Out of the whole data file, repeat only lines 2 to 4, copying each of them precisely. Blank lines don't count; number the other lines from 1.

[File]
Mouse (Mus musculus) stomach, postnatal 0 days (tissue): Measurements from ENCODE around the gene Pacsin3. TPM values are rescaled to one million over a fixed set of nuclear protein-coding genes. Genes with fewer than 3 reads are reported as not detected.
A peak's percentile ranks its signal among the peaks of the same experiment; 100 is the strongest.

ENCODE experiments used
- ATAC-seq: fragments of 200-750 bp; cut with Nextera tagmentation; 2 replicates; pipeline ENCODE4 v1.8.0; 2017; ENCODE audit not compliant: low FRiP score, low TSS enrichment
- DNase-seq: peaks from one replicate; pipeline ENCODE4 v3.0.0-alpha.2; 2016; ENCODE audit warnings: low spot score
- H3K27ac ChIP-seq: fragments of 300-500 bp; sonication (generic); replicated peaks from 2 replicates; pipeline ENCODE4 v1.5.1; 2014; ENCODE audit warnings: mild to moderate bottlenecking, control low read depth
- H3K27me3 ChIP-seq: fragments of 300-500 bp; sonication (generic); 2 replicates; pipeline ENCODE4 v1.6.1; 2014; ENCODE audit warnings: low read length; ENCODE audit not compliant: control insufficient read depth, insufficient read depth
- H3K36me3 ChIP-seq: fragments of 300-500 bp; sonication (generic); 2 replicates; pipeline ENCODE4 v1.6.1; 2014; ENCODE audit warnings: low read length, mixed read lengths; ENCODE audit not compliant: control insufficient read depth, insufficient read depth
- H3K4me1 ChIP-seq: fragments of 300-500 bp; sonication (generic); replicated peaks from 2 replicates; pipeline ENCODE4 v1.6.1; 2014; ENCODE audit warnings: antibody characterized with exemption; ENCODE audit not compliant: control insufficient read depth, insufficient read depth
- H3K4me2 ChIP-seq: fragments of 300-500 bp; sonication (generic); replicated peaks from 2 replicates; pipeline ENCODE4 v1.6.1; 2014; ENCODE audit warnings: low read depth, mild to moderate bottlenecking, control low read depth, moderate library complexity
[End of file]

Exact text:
A peak's percentile ranks its signal among the peaks of the same experiment; 100 is the strongest.

ENCODE experiments used
- ATAC-seq: fragments of 200-750 bp; cut with Nextera tagmentation; 2 replicates; pipeline ENCODE4 v1.8.0; 2017; ENCODE audit not compliant: low FRiP score, low TSS enrichment